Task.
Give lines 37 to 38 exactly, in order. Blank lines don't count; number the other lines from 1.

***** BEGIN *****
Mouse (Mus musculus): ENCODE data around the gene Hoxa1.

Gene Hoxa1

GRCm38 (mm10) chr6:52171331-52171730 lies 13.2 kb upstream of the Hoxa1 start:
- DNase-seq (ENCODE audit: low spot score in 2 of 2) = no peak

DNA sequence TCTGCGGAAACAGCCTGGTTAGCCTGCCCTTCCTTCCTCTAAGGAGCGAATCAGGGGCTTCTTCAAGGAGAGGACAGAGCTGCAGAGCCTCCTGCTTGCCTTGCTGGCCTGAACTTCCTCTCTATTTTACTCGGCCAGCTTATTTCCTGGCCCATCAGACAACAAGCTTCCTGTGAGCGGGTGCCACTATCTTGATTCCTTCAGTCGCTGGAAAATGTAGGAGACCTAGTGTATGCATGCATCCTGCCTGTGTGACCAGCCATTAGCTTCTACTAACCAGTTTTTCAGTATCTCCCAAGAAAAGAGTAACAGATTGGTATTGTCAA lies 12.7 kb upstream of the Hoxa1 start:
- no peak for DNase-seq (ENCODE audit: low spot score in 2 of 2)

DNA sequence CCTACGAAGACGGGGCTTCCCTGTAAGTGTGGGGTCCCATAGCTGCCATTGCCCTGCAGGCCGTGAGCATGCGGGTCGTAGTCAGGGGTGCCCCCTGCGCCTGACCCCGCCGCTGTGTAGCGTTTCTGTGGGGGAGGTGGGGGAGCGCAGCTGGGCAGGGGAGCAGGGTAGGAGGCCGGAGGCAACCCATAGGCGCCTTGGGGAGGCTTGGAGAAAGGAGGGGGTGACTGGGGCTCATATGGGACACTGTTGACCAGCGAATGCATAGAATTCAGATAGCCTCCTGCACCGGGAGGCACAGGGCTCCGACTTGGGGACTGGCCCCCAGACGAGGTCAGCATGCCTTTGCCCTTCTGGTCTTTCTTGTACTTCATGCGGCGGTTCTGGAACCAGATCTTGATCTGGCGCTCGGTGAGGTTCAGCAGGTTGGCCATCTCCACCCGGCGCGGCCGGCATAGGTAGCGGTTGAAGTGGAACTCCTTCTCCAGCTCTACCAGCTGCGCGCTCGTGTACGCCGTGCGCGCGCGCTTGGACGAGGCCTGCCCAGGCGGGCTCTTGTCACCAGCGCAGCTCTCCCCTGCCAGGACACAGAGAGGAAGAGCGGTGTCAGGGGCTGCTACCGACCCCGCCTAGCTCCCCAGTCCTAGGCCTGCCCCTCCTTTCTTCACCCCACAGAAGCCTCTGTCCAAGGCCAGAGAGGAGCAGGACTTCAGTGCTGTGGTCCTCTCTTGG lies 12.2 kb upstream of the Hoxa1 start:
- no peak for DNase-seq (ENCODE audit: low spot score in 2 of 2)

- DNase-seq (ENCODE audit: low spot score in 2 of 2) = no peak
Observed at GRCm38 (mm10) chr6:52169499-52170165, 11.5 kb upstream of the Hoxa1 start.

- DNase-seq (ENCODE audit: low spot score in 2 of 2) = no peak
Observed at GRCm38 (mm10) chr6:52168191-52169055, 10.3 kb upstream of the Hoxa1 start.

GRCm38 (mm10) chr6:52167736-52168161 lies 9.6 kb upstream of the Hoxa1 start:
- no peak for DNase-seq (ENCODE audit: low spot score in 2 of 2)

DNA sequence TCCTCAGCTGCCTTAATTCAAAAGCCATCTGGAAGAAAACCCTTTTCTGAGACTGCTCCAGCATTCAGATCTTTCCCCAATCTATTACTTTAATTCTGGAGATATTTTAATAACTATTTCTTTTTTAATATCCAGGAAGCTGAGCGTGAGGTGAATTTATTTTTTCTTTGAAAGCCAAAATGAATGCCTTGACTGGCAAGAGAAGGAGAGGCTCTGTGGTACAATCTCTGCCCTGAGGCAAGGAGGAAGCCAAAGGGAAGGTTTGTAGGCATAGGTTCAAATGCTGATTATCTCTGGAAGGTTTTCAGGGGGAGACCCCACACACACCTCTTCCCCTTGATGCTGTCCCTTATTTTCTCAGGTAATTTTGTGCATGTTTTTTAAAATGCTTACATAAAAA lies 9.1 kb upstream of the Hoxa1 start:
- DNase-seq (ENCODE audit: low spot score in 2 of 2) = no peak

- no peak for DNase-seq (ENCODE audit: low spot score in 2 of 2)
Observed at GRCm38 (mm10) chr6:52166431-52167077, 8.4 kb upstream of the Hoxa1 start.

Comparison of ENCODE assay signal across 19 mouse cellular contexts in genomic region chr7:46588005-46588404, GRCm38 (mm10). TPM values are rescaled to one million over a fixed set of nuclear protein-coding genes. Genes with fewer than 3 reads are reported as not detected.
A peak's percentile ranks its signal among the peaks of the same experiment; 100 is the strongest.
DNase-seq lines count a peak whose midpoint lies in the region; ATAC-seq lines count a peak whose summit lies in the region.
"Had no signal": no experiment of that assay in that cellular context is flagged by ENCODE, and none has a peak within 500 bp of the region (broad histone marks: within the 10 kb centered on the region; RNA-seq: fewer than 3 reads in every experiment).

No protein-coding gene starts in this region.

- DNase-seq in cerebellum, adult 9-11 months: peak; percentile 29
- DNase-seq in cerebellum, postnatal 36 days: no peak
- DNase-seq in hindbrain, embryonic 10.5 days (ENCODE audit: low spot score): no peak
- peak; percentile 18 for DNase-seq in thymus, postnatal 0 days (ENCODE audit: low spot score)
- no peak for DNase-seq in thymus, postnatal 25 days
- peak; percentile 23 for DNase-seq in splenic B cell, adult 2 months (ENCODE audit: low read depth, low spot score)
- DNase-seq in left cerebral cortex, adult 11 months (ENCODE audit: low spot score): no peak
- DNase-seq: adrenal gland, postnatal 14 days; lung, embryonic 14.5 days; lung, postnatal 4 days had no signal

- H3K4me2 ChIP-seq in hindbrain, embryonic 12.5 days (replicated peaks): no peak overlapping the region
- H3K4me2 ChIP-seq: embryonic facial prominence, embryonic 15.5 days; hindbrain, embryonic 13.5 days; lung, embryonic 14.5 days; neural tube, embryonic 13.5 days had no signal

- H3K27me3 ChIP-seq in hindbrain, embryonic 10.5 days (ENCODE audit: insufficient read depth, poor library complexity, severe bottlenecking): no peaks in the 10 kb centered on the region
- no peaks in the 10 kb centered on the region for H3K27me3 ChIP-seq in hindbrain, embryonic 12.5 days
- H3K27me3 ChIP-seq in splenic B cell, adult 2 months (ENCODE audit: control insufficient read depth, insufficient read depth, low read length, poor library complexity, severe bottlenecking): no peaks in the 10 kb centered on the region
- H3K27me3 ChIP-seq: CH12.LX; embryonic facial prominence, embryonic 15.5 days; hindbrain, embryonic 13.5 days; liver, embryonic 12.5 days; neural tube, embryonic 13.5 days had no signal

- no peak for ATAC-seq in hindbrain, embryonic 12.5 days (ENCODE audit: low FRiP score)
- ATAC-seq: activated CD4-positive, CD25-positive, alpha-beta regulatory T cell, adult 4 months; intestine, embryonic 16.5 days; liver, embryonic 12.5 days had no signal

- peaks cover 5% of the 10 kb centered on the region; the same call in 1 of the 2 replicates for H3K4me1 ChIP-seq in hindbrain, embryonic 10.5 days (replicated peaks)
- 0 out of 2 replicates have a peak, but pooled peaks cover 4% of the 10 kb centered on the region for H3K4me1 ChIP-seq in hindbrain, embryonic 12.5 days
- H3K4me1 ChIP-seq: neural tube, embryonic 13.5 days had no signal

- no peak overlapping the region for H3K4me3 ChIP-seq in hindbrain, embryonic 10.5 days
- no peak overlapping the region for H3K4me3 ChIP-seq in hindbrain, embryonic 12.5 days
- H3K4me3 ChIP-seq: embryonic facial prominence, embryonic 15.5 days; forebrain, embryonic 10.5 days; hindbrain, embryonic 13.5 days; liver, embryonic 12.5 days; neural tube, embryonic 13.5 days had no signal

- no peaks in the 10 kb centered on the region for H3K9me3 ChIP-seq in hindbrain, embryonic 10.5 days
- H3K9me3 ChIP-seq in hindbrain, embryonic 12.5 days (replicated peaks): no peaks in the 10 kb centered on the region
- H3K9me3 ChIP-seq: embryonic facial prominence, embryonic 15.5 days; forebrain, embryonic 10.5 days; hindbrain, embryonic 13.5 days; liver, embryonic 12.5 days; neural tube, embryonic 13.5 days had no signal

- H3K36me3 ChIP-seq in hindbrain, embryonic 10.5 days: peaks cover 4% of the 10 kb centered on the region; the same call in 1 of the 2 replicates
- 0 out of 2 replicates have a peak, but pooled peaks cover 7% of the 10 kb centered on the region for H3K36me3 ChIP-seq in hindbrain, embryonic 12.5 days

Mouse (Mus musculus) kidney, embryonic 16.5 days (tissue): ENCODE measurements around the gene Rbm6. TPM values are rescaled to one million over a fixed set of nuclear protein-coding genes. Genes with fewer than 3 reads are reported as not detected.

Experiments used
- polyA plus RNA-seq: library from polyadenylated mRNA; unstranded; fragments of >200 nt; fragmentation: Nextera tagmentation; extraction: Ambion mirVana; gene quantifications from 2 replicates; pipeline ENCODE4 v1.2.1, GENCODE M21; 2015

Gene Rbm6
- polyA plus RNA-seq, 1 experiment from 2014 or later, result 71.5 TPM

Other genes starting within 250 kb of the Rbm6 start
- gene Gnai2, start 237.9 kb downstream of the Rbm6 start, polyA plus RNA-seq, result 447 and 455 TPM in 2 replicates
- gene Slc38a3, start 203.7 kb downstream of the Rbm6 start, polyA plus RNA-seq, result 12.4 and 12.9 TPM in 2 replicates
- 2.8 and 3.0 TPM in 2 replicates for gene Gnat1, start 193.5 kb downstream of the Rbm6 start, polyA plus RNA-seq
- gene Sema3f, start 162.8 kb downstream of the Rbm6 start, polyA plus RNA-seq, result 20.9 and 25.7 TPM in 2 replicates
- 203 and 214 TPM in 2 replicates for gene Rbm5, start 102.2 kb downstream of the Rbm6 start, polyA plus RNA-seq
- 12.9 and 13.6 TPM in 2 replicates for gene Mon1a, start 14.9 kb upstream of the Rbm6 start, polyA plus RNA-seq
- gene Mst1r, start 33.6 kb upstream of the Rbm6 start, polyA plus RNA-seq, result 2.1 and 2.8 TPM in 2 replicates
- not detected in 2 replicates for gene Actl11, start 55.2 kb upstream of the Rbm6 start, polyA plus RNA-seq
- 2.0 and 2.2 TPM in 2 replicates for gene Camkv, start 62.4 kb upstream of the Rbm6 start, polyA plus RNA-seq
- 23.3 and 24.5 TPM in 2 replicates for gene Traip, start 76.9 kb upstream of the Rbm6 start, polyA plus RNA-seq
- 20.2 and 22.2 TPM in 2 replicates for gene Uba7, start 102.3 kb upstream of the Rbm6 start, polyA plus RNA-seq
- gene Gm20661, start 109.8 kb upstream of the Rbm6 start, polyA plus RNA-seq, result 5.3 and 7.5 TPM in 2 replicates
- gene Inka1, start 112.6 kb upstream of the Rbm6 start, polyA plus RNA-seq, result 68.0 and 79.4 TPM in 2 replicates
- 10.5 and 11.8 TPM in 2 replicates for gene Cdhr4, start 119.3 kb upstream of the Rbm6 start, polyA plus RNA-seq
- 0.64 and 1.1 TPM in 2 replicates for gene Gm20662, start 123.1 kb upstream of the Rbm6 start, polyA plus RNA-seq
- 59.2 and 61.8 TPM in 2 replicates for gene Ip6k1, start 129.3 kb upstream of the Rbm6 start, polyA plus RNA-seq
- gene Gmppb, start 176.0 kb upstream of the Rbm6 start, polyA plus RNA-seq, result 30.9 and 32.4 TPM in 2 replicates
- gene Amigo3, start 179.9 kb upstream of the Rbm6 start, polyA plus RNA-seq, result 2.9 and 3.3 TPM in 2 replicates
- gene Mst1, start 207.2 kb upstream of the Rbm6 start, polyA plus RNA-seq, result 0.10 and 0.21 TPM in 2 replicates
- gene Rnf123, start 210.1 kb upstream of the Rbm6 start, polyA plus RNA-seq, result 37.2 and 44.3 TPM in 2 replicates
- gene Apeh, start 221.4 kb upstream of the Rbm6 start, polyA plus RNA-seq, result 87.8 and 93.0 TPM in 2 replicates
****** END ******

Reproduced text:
- H3K27me3 ChIP-seq: CH12.LX; embryonic facial prominence, embryonic 15.5 days; hindbrain, embryonic 13.5 days; liver, embryonic 12.5 days; neural tube, embryonic 13.5 days had no signal

- no peak for ATAC-seq in hindbrain, embryonic 12.5 days (ENCODE audit: low FRiP score)